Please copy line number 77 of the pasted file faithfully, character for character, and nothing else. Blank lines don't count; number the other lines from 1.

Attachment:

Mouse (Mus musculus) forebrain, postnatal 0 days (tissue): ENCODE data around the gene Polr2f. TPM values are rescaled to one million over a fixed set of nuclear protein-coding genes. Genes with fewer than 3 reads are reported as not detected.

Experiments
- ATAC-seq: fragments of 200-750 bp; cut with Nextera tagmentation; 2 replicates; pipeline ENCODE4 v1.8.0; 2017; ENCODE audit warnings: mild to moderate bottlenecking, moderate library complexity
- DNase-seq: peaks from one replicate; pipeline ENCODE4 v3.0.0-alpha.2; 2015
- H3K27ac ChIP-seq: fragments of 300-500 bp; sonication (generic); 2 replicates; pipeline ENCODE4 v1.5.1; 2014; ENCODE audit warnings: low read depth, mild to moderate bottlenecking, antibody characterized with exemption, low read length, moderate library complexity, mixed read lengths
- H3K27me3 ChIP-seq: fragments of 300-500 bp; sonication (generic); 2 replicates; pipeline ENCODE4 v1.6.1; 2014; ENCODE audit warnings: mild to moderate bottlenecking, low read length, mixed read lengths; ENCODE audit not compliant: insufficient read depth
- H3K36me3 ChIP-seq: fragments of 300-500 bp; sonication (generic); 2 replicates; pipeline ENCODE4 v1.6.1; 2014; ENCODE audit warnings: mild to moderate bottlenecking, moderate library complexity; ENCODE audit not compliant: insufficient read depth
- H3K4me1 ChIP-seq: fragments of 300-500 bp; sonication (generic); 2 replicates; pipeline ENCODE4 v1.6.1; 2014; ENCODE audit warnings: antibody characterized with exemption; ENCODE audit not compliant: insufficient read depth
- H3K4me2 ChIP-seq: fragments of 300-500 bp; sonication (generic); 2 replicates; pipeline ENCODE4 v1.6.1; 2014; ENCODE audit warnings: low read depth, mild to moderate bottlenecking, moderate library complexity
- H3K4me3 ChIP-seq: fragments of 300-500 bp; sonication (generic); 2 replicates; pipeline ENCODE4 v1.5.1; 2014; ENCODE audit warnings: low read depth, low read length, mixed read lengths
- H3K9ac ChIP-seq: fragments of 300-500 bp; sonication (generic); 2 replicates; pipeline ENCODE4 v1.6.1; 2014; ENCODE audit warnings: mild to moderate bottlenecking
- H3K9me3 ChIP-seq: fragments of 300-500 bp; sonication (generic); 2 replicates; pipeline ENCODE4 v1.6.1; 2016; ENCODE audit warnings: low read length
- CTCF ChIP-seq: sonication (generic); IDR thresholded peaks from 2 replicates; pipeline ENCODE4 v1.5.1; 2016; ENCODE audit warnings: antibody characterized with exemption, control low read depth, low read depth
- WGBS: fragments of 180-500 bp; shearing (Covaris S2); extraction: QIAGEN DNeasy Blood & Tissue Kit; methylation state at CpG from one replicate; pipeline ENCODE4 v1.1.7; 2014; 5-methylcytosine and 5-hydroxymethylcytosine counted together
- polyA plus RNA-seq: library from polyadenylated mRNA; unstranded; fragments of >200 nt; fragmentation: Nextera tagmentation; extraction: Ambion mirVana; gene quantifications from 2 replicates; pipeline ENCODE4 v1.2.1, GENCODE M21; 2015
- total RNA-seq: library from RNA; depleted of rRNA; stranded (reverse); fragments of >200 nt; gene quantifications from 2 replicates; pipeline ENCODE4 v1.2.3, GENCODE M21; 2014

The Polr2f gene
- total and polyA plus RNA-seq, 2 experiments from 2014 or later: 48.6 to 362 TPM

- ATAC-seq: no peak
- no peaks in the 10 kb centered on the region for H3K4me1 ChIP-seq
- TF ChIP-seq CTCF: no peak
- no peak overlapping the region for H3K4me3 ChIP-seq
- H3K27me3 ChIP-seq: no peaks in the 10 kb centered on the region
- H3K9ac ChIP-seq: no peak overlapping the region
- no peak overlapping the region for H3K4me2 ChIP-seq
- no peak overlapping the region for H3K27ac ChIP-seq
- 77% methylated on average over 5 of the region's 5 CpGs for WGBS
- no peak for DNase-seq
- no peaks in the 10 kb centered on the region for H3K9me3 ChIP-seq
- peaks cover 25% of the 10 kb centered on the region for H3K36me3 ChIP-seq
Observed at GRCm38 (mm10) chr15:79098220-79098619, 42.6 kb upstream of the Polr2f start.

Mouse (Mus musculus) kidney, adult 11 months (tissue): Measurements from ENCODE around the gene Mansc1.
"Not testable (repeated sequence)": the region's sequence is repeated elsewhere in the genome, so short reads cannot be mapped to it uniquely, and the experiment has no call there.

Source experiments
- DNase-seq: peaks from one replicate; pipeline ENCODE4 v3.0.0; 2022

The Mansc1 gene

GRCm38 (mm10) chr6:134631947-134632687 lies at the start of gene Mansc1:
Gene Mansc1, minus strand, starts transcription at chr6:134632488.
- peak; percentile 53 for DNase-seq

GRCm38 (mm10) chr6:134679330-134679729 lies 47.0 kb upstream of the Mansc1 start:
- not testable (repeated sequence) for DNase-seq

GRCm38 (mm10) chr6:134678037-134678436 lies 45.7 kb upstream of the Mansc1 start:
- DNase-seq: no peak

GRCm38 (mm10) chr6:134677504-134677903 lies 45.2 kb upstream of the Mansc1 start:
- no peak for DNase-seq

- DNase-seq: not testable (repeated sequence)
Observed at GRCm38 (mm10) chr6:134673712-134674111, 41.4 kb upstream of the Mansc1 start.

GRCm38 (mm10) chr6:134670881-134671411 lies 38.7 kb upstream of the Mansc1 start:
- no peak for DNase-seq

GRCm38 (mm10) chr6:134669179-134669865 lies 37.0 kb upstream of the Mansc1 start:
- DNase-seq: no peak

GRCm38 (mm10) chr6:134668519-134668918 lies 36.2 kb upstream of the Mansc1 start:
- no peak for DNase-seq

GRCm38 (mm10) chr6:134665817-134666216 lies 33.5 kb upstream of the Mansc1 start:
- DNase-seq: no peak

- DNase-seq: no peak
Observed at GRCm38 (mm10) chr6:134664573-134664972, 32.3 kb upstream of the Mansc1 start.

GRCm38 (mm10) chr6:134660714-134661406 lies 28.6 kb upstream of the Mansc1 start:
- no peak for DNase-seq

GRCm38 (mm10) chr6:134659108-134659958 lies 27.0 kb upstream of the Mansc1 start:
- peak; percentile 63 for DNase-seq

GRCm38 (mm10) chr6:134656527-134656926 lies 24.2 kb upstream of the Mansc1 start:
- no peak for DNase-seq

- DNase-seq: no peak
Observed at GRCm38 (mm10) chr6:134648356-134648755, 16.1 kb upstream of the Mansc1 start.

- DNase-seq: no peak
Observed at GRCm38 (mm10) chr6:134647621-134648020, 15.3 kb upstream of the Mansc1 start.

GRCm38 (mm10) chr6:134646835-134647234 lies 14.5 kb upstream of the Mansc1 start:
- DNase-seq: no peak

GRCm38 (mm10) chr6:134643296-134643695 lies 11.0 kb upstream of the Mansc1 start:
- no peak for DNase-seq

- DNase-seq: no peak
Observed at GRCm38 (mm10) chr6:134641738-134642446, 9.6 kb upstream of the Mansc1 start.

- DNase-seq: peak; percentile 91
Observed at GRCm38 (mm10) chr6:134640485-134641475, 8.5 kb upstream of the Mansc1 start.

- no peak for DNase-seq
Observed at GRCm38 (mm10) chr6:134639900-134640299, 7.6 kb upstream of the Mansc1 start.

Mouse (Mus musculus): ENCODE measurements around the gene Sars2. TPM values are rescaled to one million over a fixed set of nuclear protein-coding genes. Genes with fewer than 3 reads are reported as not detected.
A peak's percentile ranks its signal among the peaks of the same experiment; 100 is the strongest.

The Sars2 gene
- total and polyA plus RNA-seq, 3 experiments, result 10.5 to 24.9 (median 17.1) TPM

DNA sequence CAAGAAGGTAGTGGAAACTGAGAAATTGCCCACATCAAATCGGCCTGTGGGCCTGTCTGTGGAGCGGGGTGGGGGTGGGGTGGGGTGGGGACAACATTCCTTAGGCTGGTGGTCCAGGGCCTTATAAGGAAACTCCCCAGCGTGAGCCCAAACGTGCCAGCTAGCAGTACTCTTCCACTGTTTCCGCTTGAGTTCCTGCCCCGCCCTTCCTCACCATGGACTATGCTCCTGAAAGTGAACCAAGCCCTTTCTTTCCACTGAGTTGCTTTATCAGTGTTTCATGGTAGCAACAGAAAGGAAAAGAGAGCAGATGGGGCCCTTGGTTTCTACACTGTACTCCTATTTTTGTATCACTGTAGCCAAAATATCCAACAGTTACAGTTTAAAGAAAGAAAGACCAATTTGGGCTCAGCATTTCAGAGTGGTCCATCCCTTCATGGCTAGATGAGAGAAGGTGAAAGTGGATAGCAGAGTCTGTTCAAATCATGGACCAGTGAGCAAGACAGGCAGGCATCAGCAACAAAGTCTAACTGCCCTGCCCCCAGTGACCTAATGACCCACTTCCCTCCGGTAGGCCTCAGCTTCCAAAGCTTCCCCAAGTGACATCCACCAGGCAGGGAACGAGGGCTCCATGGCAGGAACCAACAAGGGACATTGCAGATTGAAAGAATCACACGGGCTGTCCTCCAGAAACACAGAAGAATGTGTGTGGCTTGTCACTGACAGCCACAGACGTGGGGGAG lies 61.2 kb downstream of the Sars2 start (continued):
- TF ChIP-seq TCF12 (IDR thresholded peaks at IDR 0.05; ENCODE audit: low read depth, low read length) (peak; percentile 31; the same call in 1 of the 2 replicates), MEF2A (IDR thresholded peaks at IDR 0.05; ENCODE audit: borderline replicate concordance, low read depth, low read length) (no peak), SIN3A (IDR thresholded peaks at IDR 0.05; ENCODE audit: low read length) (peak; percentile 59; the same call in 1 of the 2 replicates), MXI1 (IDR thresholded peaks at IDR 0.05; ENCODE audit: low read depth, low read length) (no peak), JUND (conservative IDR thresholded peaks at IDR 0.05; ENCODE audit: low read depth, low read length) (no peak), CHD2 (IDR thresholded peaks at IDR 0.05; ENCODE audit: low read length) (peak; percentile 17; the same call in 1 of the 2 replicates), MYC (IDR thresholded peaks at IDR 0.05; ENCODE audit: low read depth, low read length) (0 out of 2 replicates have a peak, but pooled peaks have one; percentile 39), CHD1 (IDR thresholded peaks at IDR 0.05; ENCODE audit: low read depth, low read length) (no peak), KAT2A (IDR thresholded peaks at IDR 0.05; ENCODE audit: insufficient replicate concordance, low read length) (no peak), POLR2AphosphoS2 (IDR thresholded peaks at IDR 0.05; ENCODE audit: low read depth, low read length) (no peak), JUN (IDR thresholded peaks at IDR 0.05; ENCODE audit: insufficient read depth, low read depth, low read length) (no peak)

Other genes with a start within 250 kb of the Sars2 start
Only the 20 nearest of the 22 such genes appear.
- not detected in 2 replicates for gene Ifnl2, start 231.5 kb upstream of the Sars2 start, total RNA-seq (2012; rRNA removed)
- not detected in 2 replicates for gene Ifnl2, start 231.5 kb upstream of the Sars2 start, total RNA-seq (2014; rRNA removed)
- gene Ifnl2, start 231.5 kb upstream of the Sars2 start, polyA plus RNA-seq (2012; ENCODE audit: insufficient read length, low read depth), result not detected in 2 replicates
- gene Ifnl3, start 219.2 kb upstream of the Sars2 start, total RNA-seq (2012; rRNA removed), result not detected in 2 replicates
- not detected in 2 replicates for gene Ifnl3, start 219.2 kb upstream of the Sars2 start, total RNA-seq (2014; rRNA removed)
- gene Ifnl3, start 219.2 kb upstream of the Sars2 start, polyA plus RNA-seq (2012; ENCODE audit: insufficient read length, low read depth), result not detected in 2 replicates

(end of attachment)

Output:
Observed at GRCm38 (mm10) chr6:134639900-134640299, 7.6 kb upstream of the Mansc1 start.